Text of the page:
Maze Algorithms

Maze Algorithms

11-13 yrs old

14-18 yrs old

Art and Design

Computer Science

Technology

This lesson was designed by Victor Rajewski, Footscray High School. It extends on the beginner Wall Follower Algorithm lesson to code maze solutions.

avatar Submitted By: Victorian Minecraft Innovators

April 27, 2021

Skills

  • Creativity
  • Critical Thinking

External References

Wall Follower Algorithm

Wall Follower Algorithm lesson by Philip Golden is to create simple wall follower algorithm using code which is then tested with the agent.

Learning Objectives

  • Students build mazes and program the Agent to solve them. Mazes and code are developed in increasing levels of sophistication.
  • • Become familiar with algorithms as a sequence of steps
  • • Break down a problem into a sequence of steps
  • • Introduction to loops for repeating instructions
  • • Introduction to branching (if/else)

Guiding Ideas

How do we follow, describe and represent a sequence of steps and decisions (algorithms) needed to solve simple problems?

Student Activities

Phase 1: Rectangular Room

  • This activity can be firstly done ‘unplugged’ with the teacher (or another student) as the agent, and students ‘programming’ them to walk around the room.
  • Build a room with 4 walls and an entry way.
  • Write a program to get the agent to walk around the outside of the room, and out the door. This will initially be a straight sequence (e.g. forward x3, left, forward x4, etc)
  • Modify your code to make the agent appear at a random place in the room, then be able to exit the room (this can use loops, but doesn’t need them)

Phase 2: Maze

  • Students create new flat world, then build a maze/labyrinth.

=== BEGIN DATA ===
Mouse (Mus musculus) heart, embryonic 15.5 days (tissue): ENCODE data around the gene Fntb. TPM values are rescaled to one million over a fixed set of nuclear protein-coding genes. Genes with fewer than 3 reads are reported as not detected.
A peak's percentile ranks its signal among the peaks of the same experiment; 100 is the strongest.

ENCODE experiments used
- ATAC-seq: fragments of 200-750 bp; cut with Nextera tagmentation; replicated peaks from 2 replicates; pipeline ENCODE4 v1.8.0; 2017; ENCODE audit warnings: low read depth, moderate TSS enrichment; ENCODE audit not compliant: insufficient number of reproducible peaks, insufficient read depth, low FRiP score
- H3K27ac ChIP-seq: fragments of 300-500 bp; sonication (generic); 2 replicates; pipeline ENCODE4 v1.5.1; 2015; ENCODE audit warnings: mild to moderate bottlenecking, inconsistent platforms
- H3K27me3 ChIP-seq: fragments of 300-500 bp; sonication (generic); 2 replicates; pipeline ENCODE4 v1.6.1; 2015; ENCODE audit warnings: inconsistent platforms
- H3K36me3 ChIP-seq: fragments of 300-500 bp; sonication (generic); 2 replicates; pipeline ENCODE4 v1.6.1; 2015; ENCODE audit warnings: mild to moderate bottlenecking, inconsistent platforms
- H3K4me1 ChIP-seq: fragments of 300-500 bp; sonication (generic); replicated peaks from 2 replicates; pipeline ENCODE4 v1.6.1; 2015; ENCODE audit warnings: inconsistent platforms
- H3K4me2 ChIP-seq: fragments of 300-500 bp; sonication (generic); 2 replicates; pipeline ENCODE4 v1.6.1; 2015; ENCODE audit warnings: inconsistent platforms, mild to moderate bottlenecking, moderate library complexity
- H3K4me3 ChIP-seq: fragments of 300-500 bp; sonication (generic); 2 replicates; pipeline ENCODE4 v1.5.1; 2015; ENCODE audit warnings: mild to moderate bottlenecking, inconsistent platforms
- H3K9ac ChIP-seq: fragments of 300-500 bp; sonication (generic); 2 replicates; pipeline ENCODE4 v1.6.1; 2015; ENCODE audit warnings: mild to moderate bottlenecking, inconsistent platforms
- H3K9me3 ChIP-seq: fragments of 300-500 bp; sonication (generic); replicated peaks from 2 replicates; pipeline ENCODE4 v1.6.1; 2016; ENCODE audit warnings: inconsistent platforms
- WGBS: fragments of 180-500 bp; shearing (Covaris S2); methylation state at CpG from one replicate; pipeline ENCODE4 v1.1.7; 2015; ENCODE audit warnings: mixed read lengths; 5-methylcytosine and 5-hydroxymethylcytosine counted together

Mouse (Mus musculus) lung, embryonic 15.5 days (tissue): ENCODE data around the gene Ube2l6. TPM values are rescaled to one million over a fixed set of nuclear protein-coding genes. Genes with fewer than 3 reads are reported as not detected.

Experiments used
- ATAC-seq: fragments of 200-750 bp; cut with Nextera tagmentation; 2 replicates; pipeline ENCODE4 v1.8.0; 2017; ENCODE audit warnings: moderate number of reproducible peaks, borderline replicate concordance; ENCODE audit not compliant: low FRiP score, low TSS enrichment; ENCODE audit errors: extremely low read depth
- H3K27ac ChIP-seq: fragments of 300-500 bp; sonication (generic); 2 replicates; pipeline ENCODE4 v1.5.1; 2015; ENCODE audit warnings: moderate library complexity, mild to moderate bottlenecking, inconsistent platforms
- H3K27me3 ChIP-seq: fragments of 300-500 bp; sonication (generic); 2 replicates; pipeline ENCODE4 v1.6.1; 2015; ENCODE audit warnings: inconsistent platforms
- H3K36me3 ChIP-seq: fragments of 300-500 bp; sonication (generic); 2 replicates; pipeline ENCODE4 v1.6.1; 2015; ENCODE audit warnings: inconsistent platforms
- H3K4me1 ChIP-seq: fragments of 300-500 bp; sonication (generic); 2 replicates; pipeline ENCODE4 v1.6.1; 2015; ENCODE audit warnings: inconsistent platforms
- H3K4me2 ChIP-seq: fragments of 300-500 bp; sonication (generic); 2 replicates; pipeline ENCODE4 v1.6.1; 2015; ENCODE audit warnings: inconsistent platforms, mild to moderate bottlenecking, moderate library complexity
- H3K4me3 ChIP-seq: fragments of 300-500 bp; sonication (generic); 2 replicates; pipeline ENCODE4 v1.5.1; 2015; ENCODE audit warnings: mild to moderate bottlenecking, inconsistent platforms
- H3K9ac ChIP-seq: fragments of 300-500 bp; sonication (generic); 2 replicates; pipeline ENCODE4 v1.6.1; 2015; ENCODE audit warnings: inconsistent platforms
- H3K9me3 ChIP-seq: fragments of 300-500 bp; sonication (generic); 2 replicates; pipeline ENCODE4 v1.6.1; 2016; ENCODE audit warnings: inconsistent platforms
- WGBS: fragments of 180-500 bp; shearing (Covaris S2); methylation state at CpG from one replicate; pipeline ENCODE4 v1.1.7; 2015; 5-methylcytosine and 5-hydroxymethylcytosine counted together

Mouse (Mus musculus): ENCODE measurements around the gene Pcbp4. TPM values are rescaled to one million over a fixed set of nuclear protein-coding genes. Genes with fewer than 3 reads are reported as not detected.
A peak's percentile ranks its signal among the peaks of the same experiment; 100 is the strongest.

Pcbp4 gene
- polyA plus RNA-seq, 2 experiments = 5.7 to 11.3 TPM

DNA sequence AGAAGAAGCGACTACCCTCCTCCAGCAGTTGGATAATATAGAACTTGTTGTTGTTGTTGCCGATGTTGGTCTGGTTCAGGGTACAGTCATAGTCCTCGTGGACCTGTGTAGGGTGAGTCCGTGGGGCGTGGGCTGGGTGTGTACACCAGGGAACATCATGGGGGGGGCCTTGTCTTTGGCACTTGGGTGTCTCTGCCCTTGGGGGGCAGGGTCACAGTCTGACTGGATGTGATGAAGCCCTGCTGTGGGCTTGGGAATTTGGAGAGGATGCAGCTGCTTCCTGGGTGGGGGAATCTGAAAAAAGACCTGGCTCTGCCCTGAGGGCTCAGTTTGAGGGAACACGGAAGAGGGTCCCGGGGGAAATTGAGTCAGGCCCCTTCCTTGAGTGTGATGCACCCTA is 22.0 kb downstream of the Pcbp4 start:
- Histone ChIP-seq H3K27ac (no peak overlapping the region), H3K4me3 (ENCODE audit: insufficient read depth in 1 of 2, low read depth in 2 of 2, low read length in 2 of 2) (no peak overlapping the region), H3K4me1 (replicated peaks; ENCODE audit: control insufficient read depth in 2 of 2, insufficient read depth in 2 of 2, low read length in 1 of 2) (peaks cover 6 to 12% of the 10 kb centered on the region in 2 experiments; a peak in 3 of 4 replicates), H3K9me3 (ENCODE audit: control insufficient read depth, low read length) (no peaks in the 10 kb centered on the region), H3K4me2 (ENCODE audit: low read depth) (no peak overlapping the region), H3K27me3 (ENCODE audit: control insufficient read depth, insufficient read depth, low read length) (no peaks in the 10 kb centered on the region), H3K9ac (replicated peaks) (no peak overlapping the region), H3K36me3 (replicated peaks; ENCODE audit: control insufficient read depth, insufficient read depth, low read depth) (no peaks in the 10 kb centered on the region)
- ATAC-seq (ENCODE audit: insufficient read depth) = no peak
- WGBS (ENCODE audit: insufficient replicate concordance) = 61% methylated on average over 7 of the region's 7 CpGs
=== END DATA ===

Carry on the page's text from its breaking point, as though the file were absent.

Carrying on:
• Optional - at the end of your maze, add a pressure plate which triggers fireworks or other event to show that the maze has been solved.
  • Write code to solve your maze
  • Optional - swap maze worlds with another student, write code to solve their maze

Phase 3: General Maze solving

  • Discuss and research how to solve a general maze. This can be done ‘unplugged’ like in Phase 1, using an irregular room (e.g. with a table jutting out from one of the walls)
  • Develop (either individually or as a class; depending on class abilities) an algorithm for doing this (i.e. following a wall). Will need to consider certain conditions (e.g. if wall left, if wall right, if wall ahead, if no walls, etc).
  • Create code for your agent to do this algorithm.
  • Test your code on your maze, then swap mazes with a few other students

    Further investigation:

  • Does it make a difference if the maze requires you to start/end in the centre?
  • Does your maze solving code solve all possible mazes?
  • Are there more efficient ways to solve the maze? Are there other tricks we could use (e.g. leave a trail to note where we’ve already been)

Performance Expectations

Students can:
•    Break down a problem into a sequence of steps
•    Use algorithms as a sequence of steps
•    Use loops for repeating instructions
•    Use branching (if/else)

Victorian Curriculum

These lessons provide opportunity for humanities/literature cross-curricular links, by providing a narrative for the maze challenges, questioning why humans like mazes and puzzles, linking to young adult literature e.g. Maze Runner.

Digital Technologies
•    Specification, algorithms and development
•    Creating digital solutions

Skills

  • Creativity
  • Critical Thinking

External References

Wall Follower Algorithm

Wall Follower Algorithm lesson by Philip Golden is to create simple wall follower algorithm using code which is then tested with the agent.